When the wash house was rebuilt, or refurbished, and repaired, it was painted, and everything was made as historically correct as possible, the St. George Tanaq Corporation sent a postcard out to everyone with the wash house on it, and I had been living in Oregon at this time.
And when I got that in the mail, I was really emotionally touched.
It was a building that cared a lot about, and I'd watched over it for 10 years for the federal government.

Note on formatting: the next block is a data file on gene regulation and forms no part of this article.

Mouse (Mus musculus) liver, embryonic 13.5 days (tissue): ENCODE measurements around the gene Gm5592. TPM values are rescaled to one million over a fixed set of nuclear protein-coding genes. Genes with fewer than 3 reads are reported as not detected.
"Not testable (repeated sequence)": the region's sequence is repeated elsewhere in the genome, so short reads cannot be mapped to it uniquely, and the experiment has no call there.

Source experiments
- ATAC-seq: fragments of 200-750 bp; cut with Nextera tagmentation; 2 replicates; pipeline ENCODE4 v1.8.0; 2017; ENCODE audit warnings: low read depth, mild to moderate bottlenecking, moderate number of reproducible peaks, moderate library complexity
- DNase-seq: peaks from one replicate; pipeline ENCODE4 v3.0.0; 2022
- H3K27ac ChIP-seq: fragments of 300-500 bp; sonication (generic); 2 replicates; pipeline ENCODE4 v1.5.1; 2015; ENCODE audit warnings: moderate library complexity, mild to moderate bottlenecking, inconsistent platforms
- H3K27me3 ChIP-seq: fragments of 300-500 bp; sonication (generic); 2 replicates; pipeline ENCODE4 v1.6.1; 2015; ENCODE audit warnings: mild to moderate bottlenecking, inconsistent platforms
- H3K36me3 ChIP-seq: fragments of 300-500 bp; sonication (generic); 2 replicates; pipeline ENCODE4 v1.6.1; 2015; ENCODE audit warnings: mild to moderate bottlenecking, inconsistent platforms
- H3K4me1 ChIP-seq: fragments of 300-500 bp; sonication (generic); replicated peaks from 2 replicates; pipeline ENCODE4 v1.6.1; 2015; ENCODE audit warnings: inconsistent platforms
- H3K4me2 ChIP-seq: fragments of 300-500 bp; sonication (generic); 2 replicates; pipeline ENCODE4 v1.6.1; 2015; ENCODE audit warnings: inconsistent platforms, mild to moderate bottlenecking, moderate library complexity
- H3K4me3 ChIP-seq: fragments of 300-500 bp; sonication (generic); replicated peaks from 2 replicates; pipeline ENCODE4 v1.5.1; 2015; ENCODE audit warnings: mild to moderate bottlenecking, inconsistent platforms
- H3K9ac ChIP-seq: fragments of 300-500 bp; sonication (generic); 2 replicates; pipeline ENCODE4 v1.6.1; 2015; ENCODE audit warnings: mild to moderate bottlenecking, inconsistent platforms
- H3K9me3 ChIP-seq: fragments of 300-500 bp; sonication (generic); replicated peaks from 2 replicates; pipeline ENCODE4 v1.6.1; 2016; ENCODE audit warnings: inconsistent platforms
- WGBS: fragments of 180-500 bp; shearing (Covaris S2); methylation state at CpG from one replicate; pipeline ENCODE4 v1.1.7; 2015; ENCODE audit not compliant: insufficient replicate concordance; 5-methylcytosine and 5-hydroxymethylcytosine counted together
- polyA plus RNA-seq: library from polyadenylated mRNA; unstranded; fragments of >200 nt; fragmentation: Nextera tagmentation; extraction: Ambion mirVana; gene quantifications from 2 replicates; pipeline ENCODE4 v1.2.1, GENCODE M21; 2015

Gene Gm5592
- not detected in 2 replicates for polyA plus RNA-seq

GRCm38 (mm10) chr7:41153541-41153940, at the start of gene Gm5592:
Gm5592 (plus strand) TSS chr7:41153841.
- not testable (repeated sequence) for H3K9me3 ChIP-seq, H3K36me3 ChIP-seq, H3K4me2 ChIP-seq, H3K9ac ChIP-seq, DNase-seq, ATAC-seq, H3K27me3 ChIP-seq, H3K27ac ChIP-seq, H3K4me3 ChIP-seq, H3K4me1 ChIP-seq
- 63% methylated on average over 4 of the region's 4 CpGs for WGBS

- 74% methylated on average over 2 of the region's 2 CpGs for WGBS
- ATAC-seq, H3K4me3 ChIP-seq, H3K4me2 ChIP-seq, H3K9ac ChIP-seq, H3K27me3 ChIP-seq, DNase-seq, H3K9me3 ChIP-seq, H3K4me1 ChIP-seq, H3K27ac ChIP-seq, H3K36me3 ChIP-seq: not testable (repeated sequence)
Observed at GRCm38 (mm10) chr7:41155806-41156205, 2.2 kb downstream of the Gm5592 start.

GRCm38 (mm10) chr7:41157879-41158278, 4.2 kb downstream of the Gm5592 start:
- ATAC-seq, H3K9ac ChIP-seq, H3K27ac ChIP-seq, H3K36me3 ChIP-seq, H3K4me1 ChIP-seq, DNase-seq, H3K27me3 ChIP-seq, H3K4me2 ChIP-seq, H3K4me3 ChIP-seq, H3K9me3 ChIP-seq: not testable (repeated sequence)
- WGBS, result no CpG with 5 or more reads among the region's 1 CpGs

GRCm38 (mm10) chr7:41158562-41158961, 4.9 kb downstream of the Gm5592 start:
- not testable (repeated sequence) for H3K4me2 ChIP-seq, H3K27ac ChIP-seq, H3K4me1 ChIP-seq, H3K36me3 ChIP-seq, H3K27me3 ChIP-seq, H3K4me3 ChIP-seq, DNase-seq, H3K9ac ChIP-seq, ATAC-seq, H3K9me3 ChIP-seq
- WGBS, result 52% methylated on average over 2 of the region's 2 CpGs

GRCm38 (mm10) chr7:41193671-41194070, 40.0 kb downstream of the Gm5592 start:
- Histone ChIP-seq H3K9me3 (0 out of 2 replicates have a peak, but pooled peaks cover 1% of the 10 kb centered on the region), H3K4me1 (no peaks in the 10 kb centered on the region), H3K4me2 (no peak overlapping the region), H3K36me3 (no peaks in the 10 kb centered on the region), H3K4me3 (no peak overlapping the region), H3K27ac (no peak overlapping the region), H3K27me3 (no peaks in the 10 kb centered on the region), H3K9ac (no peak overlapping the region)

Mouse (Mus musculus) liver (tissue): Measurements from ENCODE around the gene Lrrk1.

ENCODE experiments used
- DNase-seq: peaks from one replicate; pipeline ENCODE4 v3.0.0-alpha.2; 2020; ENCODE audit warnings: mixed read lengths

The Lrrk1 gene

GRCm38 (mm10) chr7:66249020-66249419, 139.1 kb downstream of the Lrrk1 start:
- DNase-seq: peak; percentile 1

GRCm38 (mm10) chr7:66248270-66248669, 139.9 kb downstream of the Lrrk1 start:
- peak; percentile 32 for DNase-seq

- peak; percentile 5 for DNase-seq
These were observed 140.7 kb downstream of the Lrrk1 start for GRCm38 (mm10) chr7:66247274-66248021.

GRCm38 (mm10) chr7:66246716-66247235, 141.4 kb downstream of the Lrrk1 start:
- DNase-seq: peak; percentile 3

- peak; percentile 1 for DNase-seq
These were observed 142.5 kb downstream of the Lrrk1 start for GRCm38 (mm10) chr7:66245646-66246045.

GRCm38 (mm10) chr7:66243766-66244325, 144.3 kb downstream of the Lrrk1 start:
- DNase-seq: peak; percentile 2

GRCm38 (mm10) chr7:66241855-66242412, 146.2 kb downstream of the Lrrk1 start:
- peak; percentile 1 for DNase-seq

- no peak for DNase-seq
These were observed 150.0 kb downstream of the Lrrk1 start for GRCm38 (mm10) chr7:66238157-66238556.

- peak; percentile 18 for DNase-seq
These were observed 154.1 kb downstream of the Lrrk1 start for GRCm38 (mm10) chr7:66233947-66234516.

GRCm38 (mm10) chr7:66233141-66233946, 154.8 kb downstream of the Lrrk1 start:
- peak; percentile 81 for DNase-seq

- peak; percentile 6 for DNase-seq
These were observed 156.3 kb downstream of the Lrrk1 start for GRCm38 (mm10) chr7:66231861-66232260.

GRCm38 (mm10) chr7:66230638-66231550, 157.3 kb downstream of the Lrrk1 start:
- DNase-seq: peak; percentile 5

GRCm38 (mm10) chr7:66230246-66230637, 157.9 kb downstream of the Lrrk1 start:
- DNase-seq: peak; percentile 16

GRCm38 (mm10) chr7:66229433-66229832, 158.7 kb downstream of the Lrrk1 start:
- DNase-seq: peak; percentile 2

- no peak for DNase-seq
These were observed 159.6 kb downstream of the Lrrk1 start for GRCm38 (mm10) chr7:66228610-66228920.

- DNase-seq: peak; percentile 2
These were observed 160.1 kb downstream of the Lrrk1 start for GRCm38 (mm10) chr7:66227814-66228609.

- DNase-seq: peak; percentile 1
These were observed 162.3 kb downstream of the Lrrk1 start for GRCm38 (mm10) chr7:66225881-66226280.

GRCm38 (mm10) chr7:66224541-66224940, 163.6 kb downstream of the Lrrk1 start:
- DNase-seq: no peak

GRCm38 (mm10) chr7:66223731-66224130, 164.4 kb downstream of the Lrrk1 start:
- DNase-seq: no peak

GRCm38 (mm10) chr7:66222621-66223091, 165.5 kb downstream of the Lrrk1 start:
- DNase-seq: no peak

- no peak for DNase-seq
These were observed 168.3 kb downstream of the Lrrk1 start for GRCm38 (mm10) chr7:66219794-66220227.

But when I saw it fixed up, it was very emotional for me.
It was like seeing a person come back to life because we had such close ties with that building through this community for people my age because we'd been involved in the process of working in it.
It took on like an ownership, that we kind of all owned it, but watching it just come back, we knew it was the last fur seal plant in the world, it needed to be refurbished, and so just seeing it on a post card, shinning in all its glory in the sunshine, it was say personally, I was, it was very emotional for me.
And I did have to make some phone calls that evening.